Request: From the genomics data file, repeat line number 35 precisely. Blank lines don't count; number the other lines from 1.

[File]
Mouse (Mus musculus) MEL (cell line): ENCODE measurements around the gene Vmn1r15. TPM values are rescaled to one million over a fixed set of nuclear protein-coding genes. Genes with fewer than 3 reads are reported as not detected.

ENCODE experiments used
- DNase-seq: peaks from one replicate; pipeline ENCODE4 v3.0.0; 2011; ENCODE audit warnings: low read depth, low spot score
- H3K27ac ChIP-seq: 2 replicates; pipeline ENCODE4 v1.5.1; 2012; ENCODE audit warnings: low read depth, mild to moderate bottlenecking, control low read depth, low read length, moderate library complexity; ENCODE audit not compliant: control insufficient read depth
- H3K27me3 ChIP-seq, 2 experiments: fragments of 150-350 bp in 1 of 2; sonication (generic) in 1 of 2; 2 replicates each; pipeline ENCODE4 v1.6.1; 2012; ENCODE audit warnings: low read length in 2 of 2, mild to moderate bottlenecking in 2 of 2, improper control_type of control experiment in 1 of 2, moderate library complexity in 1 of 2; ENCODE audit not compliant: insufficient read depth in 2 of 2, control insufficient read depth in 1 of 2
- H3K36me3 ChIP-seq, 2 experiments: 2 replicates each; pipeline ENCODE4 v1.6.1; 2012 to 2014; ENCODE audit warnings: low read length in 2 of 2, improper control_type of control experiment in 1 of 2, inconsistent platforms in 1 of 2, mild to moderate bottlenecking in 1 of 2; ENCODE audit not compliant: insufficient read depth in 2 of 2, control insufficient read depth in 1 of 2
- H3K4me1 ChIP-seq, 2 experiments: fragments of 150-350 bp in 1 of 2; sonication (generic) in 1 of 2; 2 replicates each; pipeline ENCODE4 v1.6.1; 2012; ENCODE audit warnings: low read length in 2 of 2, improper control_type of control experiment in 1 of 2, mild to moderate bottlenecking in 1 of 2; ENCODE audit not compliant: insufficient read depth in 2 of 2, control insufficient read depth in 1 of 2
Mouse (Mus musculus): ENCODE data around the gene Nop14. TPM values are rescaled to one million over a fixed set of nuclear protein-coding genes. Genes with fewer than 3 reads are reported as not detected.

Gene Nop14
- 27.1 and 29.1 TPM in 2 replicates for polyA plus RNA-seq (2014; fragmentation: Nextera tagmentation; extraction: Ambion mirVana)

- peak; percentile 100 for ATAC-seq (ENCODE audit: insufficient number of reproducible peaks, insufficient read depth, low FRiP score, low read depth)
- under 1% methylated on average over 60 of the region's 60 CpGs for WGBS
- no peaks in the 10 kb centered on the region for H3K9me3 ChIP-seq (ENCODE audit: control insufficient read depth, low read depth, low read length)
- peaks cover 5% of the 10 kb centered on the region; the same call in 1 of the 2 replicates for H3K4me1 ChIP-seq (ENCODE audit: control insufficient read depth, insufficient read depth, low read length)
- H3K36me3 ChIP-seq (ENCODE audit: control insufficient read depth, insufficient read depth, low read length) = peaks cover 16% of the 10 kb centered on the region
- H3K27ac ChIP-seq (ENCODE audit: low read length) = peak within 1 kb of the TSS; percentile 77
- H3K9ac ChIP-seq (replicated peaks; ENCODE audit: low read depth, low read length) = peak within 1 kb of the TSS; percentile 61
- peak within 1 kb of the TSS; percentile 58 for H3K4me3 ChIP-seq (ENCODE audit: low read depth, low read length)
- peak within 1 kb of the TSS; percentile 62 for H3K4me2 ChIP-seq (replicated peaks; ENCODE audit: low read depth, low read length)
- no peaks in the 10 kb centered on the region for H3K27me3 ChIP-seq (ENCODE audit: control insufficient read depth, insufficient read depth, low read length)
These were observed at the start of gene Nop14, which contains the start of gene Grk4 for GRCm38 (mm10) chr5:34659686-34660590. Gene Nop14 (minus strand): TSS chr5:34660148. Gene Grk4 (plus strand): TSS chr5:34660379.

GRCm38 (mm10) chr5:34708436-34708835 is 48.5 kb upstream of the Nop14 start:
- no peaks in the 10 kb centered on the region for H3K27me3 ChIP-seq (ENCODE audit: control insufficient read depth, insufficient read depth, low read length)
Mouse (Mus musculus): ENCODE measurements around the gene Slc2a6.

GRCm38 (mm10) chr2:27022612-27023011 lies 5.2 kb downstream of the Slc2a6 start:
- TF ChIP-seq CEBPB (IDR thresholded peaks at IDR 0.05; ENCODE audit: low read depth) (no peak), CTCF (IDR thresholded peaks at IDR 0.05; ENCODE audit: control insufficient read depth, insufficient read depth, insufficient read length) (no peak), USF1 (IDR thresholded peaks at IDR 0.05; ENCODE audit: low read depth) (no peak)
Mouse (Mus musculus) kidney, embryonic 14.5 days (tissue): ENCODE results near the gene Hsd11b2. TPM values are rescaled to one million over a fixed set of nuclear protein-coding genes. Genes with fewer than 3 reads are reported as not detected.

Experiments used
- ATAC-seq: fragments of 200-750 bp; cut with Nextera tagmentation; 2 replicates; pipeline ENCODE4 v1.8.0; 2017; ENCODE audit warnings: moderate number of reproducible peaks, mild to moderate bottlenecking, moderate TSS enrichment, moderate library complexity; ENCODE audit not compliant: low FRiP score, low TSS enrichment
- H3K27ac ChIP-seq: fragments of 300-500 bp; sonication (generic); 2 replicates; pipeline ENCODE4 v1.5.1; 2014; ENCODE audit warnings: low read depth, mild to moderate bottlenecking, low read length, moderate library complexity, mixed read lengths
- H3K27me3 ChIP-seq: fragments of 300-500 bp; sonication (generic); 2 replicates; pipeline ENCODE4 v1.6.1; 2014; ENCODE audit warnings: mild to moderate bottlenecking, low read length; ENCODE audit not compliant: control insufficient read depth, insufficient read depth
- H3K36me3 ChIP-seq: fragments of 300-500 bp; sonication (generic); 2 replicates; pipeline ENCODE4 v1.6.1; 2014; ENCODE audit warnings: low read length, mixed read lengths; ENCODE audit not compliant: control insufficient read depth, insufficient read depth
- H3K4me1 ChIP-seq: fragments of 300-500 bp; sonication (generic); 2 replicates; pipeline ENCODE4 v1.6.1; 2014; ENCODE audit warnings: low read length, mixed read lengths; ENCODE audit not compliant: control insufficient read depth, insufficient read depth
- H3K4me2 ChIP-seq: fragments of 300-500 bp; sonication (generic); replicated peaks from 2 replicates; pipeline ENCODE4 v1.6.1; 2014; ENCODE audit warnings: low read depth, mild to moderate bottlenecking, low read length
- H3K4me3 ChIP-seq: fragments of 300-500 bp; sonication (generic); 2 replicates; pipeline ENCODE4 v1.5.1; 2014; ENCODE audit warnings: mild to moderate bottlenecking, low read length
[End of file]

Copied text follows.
- H3K4me3 ChIP-seq: fragments of 300-500 bp; sonication (generic); 2 replicates; pipeline ENCODE4 v1.5.1; 2014; ENCODE audit warnings: mild to moderate bottlenecking, low read length